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KU News Release

July 14, 2005
Contact: Jennifer Kinnard, School of Journalism and Mass Communications, (785) 864-7644.

KU journalism class devises marketing strategies for real-world companies

LAWRENCE -- To learn how best to get an idea or product in front of the right consumers, 110 University of Kansas students in a Strategic Campaigns class completed spring 2005 semester projects for actual businesses. Their high-profile project clients included the City of Overland Park; Blimpie International restaurants; Watkins Memorial Health Center at KU; and Williams Foods, a Lenexa-based specialty food products manufacturer.

For students in strategic communications, this academic drill is their final course in an undergraduate program that prepares them for careers in advertising, public relations, event planning, and other business and marketing-related fields.

In the educational training exercise, students work in teams, usually five to eight people, learning to help an organization solve a problem by conducting research, developing a marketing strategy, creating a plan and producing a campaign, including a budget and timetable to promote an idea or a new product and a method to evaluate success.

For the Williams Foods project, students developed a campaign to target Hispanic and Latino consumers for its Tradiciones Hispanic sauces and seasoning mixes.

Students working on the Blimpie International were asked to plan a campaign to increase the customer base for the firm's fast-service sandwich shops.

In the Watkins Memorial Health Center class, students created an antismoking campaign aimed at their peer group of KU students.

For the City of Overland Park, students worked on three distinctly different topics, including plans to help the fire and police departments attract more female and minority candidates, to increase bookings at the city's convention center and to promote extended-stay tourism in the city.

Five KU faculty members taught the class this spring. Tim Bengtson, Reed teaching professor of journalism who has taught the class for 26 years, taught the group on the Blimpie project. With 18 years' experience teaching the campaigns classes, Bob Basow, associate professor of journalism, taught students doing work for the City of Overland Park. He was assisted by Diane Lazzarino, longtime journalism instructor who also works at the Bremner Editing Center at KU. I-Huei Cheng, assistant professor of journalism, led the Watkins Memorial Health Center class. Gerry Cain, lecturer in journalism, worked with students on the project for Williams Foods.

KU professors select clients who, among other qualifications, can provide the step-by-step training instructors want their students to have. Students and professors may be asked to sign nondisclosure or confidentiality agreements, much like the early-stage work for any top-secret ad campaign. The client must have a media budget that permits the use of multimedia advertising and promotion so students will learn its elements and management. Although students do not charge for their services, clients provide grants to the journalism school to help defray costs to produce the campaigns and plans books.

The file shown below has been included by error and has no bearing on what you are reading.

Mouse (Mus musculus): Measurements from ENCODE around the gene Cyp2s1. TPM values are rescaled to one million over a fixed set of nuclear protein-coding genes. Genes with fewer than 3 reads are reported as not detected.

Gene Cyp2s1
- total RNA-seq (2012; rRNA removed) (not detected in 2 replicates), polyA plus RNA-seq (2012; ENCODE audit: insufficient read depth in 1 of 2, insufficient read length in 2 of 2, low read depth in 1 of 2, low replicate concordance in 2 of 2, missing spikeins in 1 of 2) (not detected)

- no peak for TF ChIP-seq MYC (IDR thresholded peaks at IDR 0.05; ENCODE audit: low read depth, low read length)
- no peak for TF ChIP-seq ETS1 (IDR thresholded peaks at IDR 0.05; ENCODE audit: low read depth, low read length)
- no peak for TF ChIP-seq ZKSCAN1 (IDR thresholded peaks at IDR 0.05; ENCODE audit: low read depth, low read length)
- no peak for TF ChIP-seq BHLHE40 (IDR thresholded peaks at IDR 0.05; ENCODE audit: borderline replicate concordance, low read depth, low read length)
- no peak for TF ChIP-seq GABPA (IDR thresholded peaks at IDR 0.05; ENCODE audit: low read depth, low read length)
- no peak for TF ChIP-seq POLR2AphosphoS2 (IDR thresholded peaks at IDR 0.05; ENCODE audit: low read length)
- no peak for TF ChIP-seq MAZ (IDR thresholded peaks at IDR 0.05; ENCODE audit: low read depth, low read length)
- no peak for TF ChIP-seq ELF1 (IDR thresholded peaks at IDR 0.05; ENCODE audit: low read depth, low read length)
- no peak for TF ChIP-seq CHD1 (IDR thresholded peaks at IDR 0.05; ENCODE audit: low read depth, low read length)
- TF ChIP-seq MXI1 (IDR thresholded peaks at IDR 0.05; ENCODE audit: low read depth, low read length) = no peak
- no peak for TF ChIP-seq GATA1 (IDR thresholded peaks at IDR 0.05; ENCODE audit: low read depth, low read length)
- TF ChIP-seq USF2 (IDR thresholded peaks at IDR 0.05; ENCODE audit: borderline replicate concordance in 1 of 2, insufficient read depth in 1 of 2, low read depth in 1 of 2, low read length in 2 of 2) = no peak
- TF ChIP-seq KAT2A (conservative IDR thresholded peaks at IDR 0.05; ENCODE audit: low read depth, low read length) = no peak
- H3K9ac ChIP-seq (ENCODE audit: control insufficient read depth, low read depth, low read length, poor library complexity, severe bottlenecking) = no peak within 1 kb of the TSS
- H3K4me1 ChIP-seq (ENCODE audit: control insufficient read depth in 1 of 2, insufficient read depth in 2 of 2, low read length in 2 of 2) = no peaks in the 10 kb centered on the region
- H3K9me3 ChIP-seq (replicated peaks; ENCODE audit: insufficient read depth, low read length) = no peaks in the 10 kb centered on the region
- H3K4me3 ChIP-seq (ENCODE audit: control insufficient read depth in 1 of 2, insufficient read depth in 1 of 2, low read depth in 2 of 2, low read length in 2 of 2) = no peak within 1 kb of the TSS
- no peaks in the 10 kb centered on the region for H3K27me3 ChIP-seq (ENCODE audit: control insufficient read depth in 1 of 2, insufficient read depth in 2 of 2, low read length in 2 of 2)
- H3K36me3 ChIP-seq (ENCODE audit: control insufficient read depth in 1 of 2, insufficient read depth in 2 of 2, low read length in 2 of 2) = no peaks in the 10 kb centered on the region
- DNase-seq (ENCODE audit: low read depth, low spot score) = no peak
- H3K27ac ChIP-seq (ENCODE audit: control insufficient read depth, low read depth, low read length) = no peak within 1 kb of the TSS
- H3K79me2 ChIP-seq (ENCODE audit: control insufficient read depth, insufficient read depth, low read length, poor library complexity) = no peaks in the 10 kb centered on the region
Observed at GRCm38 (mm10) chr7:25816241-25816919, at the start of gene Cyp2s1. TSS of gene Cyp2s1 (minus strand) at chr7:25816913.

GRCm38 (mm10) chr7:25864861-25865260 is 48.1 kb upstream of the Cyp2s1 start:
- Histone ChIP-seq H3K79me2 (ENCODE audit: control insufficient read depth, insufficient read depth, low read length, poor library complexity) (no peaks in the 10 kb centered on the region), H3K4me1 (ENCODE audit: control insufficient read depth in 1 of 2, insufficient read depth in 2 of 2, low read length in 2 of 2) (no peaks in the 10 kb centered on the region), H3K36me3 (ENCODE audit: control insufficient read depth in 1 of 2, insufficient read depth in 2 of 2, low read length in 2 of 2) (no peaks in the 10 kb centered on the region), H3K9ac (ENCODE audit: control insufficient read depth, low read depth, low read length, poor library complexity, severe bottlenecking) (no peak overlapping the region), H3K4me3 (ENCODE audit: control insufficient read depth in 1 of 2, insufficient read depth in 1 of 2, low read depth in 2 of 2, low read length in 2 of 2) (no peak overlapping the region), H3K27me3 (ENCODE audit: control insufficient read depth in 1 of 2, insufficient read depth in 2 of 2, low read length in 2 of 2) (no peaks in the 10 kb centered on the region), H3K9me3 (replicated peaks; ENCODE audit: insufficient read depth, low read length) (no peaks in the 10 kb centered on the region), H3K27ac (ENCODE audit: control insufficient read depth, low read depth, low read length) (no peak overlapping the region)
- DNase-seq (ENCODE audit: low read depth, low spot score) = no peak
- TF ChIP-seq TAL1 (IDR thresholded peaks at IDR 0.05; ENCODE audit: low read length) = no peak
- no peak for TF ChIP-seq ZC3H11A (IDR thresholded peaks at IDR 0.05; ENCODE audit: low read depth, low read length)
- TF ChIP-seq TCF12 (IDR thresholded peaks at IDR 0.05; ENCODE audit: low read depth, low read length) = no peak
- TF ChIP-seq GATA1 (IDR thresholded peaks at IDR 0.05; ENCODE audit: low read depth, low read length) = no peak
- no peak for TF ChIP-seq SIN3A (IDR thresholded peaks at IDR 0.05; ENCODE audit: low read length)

In their decades of teaching the campaigns classes, both Bengtson and Basow said clients frequently have used students' recommendations, either directly and immediately or indirectly by incorporating ideas the students originated.

Often, project clients are firms with some connection to former KU campaigns class alumni, such as former students or their family members, themselves often KU alumni, in management roles. For example, Basow said the City of Overland Park work developed through Brian Douglass, KU spring 2004 graduate from Overland Park. His father, John Douglass, Overland Park chief of police, wanted the class to work on a diversity project; the tourism and convention topics were added to give students a broader range of experiences. John Douglass received two KU degrees, a bachelor's degree in 1979 in personnel administration and a master's degree in public administration in 1981.

Students doing work for one of the four clients are listed by name, hometown, project client, major, parents and high school, if available, at:

Hometowns: Andover, Auburn, Belle Plaine, Bucyrus, Dodge City, Emporia, Fairway, Gardner, Garden City, Garnett, Highland, Hutchinson, Kingman, Lawrence, Leawood, Lenexa, Liberal, Manhattan, McLouth, Minneola, Mission Hills, Ottawa, Overland Park, Pittsburg, Prairie Village, Russell, Salina, Shawnee, Topeka, Wellsville and Wichita; Hot Springs, Ark.; Phoenix, Ariz.; Colorado Springs, Colo.; Arlington Heights, Barrington, Chicago, Glen Ellyn, Lake Zurich, Markham, Riverwoods, Skokie and Wheaton, Ill.; Urbandale and West Des Moines, Iowa; Plymouth, Minn.; Florissant, Kansas City, Oak Grove, St. Charles, St. Joseph, St. Louis, St. Peters and Weston, Mo.; Blair, Minden, Omaha, Ralston and Upland, Neb.; Albuquerque and Los Alamos, N.M.; Tulsa, Okla.; Aberdeen, S.D.; Coppell, Dallas, Flower Mound, Fort Worth, Irving, Plano and Sugar Land, Tex.; Delafield and Green Bay, Wis.; Brockville and Elmira, Ontario, Canada; and Mumbai, India.


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